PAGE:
As the puzzle solving is practically gone, the game really does concentrate on combat. In each skirmish, there are a lot of enemies coming after you. Which you can take as either a good or a bad thing. Good in the sense that this is the first time that a “Shock” game has thrown a lot of enemies towards you as you’re now in a more open environment. Though on the bad side the combat does feel a little crazy as I felt that some enemies would take a thousand bullets before dying, turning this Bioshock into a Killing Floor game rather than an actual “Shock” game. Sure there’s a lot more bad guys, but why am I wasting so much ammo on these guys anyway?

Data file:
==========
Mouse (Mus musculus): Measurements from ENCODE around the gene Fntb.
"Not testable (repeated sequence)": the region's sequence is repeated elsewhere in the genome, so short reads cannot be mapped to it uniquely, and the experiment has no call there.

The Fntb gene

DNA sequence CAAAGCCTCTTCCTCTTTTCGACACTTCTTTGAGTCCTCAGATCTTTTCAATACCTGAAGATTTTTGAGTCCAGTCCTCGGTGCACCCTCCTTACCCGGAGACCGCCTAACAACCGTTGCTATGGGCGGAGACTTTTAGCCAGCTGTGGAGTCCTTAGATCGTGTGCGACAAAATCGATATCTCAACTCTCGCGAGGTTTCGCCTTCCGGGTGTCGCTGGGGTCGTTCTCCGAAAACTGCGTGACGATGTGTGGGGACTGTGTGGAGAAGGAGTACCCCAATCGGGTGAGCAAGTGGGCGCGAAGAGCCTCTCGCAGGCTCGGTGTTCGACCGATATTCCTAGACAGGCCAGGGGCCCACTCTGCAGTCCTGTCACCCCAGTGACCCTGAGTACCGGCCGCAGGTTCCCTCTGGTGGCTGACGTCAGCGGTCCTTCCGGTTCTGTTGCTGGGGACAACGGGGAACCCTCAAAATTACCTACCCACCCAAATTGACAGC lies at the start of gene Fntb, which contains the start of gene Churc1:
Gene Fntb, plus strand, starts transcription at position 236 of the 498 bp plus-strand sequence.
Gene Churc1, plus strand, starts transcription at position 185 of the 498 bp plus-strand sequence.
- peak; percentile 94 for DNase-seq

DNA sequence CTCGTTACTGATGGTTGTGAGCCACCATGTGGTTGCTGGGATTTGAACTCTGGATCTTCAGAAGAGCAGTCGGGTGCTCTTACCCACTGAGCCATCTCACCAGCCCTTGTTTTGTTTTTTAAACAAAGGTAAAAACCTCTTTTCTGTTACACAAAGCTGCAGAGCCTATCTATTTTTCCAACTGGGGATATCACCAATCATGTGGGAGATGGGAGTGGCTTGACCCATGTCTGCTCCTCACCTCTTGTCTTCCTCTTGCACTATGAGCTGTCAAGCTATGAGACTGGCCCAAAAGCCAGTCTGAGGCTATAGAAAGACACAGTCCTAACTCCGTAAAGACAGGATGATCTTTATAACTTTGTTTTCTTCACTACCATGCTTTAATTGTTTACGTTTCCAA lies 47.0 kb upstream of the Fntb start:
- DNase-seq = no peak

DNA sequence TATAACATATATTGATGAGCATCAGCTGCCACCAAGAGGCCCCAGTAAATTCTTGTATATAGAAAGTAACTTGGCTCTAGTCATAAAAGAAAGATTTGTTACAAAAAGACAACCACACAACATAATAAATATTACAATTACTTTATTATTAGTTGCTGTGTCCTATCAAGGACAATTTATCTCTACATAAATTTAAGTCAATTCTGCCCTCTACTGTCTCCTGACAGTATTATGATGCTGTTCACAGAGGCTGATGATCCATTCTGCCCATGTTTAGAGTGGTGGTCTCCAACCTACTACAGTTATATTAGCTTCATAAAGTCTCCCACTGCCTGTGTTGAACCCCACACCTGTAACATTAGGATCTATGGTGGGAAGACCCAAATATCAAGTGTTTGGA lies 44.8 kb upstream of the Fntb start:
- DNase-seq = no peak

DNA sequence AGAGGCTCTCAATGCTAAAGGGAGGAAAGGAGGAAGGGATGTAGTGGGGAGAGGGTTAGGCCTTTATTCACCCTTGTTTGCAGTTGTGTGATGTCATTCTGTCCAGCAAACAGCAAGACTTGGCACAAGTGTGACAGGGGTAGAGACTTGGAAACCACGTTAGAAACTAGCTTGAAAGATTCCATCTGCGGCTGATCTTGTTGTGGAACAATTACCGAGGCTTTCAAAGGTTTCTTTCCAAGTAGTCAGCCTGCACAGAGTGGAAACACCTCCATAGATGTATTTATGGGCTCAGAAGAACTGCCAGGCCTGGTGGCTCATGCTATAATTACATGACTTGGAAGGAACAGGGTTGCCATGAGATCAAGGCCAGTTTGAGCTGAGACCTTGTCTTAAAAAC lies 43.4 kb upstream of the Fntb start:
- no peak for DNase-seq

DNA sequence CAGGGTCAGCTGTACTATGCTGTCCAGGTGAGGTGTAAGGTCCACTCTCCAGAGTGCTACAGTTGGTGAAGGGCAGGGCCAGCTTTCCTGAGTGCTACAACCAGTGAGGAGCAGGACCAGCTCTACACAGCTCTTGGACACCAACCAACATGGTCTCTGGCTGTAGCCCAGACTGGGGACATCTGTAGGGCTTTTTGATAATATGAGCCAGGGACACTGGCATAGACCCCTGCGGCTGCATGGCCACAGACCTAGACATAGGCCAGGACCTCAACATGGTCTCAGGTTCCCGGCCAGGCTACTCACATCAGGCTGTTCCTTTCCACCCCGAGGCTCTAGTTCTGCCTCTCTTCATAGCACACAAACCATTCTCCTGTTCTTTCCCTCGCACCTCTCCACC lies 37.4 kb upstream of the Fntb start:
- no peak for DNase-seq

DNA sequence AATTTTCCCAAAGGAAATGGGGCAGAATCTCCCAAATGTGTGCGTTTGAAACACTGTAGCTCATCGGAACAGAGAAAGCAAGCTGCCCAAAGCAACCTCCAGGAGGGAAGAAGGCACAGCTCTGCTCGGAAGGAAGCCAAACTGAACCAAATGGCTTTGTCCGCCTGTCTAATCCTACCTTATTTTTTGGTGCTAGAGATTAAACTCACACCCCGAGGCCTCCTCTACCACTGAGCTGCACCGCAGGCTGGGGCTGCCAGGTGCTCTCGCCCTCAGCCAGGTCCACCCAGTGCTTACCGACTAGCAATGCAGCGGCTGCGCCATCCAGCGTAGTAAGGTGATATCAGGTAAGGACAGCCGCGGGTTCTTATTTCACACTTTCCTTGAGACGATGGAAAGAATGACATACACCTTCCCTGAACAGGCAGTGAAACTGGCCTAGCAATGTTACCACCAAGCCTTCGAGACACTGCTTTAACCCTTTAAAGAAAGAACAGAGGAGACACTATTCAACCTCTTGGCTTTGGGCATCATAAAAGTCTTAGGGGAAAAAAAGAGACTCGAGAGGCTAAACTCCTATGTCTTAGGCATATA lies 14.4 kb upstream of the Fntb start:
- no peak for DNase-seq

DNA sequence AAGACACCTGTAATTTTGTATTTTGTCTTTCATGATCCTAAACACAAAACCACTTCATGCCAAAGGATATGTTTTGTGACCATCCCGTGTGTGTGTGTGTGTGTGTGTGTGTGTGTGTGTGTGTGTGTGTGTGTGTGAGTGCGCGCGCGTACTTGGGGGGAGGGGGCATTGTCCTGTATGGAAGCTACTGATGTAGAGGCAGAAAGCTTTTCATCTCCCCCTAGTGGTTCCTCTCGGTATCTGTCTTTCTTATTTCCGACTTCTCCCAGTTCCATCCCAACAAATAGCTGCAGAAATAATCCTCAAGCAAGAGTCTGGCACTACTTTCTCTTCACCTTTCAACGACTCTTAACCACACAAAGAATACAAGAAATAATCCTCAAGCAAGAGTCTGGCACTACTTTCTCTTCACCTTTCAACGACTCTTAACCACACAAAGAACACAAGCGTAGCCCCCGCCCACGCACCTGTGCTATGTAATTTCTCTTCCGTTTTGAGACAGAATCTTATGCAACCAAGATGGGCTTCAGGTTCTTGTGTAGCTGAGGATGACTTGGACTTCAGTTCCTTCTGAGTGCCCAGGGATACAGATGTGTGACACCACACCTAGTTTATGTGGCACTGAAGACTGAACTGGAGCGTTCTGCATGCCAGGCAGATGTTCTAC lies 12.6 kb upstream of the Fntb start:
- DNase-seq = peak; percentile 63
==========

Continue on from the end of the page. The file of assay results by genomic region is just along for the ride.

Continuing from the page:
Something that I had noticed was missing the feel of suspense entering a new room. Maybe if you forgot playing Bioshock 1, or never played it before. Bioshock had it’s classic enemy, the Big Daddy, a big hulking man in an aqueduct suit wielding a massive drill. Taking them out was a pain, but a necessary pain, as you needed to kill them so that you can take it’s little sister in order to progress in the game. But they would appear randomly in the game meaning that they were never in the same place in each play through, meaning that you could walk into a room and “BOOM!” a Big Daddy in the room sees you and charges at you with drill in hand to turn you into cannibal curry! It’s just that in Bioshock Infinite that’s not there, now there is the over powered enemy, in fact there’s two, the Handy Man, and the Patriot, but if you re-play the game, they’re always in the same place, therefore removing any fear you have with these enemies, which I have to say is a bit of a shame.